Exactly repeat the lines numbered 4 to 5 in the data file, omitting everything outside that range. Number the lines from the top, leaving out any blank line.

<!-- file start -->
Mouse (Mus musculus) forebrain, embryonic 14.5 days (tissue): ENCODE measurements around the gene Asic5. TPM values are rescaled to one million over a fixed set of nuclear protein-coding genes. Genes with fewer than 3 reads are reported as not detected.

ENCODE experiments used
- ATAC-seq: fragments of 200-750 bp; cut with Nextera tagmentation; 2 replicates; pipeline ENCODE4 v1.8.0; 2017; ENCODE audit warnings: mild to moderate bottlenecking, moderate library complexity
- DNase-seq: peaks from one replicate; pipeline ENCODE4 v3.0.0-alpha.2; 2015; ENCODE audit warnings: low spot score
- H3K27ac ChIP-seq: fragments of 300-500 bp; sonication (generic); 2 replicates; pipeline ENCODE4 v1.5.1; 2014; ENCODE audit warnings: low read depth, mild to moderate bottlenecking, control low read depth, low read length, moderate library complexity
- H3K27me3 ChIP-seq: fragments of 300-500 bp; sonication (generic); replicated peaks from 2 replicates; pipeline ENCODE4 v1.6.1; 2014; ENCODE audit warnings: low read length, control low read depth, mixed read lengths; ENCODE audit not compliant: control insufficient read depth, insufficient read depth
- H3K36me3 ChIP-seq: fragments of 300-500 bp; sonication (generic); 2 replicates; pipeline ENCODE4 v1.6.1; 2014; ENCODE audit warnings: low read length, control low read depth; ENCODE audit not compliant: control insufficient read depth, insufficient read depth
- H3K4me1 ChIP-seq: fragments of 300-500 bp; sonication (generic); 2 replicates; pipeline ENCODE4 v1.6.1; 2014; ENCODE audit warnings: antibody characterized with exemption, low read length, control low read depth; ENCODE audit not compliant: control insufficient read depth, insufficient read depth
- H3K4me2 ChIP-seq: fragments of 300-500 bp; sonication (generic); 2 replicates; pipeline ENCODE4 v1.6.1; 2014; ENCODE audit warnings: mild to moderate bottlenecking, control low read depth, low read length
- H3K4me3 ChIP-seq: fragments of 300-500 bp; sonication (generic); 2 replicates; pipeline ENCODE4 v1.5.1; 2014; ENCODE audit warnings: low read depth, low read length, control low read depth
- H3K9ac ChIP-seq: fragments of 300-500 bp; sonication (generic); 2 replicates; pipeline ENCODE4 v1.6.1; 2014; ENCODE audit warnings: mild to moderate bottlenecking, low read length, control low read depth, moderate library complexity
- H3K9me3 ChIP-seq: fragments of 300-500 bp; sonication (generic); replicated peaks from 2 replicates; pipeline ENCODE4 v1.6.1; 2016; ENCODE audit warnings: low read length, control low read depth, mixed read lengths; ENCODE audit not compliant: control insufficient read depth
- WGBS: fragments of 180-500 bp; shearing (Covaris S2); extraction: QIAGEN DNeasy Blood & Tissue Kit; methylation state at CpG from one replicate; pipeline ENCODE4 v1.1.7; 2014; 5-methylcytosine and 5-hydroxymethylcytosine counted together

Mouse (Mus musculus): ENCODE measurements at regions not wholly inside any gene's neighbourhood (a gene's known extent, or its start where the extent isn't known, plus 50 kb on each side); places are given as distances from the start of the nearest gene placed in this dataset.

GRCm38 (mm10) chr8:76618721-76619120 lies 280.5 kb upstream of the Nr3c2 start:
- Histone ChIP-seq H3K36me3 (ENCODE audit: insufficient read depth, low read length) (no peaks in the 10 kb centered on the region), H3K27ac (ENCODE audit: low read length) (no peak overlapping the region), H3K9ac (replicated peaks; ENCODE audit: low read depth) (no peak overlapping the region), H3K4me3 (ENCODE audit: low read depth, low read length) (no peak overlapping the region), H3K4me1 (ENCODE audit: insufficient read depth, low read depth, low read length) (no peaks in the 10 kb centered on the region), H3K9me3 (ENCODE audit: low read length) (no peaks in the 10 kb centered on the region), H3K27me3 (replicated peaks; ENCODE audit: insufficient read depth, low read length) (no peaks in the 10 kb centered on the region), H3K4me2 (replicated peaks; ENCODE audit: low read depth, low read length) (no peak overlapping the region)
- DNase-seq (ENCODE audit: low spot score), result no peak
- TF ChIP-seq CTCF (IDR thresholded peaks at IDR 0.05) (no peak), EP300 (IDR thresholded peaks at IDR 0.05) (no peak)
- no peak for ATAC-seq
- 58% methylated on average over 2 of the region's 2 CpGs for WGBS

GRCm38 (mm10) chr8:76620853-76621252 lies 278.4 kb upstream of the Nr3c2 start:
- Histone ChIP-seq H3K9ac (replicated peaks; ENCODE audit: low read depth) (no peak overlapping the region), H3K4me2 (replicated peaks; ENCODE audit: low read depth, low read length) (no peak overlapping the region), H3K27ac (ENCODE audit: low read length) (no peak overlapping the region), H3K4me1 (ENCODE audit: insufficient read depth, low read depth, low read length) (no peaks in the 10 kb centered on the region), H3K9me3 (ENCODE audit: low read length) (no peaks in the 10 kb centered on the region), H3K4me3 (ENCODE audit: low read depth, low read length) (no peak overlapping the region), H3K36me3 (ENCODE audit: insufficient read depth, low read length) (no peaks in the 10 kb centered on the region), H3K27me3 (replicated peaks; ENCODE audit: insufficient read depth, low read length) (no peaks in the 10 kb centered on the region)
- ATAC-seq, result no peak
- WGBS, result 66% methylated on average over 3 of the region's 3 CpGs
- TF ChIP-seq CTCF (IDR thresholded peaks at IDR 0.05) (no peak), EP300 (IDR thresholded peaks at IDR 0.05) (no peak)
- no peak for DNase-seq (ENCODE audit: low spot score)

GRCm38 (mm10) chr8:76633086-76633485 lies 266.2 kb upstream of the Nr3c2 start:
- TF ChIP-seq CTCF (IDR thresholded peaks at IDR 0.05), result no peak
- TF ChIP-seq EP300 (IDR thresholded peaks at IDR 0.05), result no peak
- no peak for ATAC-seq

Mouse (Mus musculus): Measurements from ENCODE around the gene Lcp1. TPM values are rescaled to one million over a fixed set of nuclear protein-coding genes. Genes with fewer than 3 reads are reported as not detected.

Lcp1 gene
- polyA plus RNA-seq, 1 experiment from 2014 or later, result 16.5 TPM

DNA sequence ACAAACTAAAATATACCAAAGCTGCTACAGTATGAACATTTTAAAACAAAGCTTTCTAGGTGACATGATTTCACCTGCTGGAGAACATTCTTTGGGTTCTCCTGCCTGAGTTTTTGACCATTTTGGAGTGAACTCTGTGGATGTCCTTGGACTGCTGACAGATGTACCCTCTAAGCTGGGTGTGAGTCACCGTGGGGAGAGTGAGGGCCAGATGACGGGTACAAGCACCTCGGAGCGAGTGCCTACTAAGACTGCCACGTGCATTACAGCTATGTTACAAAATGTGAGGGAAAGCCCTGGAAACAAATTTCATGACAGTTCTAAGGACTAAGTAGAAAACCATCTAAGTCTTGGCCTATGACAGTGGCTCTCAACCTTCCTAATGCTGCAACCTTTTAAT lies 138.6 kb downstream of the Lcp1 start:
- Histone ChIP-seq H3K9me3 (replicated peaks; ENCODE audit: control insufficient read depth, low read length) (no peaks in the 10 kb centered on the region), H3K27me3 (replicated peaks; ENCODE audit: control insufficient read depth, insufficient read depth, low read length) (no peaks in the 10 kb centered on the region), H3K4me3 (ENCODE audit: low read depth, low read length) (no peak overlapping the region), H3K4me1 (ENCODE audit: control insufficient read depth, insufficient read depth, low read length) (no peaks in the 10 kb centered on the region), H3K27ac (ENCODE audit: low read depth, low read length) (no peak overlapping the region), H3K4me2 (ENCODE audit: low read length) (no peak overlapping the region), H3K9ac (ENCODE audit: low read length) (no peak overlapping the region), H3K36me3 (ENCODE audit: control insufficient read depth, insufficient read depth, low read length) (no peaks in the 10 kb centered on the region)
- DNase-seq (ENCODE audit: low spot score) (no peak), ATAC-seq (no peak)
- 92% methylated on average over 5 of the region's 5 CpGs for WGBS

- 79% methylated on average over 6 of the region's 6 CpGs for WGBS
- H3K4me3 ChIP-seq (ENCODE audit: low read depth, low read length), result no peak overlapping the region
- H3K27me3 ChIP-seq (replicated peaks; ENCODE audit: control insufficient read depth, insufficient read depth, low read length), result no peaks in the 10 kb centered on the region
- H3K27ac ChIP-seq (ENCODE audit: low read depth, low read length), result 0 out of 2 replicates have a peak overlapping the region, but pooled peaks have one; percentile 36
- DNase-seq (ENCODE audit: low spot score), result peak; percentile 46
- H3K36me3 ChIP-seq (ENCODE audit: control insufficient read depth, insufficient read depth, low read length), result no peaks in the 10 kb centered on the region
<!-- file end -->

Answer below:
- DNase-seq: peaks from one replicate; pipeline ENCODE4 v3.0.0-alpha.2; 2015; ENCODE audit warnings: low spot score
- H3K27ac ChIP-seq: fragments of 300-500 bp; sonication (generic); 2 replicates; pipeline ENCODE4 v1.5.1; 2014; ENCODE audit warnings: low read depth, mild to moderate bottlenecking, control low read depth, low read length, moderate library complexity